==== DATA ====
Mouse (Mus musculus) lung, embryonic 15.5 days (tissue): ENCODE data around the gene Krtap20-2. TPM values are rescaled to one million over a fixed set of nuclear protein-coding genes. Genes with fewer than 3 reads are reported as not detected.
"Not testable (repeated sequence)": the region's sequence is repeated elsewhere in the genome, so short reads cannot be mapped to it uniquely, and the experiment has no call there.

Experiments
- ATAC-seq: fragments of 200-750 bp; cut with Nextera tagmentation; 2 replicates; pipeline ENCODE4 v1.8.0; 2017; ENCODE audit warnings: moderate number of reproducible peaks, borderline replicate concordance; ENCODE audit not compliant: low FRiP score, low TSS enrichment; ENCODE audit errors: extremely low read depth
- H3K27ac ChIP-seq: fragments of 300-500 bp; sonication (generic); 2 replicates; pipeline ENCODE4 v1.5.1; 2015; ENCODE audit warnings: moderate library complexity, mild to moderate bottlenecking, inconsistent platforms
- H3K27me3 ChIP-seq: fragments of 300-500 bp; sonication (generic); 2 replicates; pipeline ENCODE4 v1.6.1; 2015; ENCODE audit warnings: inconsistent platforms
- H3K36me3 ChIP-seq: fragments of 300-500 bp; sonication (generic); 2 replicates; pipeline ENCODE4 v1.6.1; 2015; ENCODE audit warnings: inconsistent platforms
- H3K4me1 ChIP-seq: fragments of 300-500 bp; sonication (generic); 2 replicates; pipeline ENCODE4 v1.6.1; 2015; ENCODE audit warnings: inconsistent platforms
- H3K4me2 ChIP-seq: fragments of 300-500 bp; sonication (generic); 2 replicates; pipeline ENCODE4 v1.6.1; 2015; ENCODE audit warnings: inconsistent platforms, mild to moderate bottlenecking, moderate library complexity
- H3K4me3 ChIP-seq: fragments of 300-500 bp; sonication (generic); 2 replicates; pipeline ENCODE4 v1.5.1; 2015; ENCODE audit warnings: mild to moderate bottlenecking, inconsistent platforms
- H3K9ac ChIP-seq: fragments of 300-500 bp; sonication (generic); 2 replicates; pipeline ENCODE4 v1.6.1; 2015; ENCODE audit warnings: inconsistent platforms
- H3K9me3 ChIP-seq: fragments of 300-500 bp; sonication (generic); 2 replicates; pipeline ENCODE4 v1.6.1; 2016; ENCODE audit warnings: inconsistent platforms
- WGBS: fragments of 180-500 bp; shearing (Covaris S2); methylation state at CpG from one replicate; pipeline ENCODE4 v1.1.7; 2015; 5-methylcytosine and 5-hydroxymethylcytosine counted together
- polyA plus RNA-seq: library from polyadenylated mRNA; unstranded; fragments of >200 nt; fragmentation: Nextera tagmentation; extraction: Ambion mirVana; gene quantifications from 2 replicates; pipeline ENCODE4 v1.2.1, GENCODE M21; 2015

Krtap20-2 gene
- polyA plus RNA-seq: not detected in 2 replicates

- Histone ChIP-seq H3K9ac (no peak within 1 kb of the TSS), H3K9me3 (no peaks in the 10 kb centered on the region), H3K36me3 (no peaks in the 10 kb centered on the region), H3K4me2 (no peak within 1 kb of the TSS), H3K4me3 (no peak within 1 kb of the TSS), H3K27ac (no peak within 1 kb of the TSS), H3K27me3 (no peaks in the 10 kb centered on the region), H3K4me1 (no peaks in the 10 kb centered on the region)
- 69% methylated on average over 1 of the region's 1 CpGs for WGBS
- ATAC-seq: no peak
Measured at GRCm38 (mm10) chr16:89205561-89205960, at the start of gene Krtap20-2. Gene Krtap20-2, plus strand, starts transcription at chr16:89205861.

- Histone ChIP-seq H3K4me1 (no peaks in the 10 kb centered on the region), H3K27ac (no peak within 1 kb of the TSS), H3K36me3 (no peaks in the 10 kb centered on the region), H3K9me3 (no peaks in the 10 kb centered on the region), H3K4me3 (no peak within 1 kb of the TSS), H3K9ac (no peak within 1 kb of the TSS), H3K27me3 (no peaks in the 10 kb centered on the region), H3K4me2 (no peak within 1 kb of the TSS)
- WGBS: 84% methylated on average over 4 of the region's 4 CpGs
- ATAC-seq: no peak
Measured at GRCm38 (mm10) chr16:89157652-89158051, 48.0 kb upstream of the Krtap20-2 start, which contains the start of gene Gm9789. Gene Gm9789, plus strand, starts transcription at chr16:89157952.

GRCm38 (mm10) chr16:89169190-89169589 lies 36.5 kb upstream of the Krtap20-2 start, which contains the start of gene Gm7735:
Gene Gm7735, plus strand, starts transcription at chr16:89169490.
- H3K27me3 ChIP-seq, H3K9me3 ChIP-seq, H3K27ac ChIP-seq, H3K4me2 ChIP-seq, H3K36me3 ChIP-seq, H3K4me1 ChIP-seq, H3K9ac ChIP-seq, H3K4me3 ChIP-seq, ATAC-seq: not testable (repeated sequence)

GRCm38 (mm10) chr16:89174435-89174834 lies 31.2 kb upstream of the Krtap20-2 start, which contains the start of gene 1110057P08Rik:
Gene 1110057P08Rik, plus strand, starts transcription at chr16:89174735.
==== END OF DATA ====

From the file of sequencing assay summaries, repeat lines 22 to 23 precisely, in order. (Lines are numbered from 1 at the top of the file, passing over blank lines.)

- WGBS: 84% methylated on average over 4 of the region's 4 CpGs
- ATAC-seq: no peak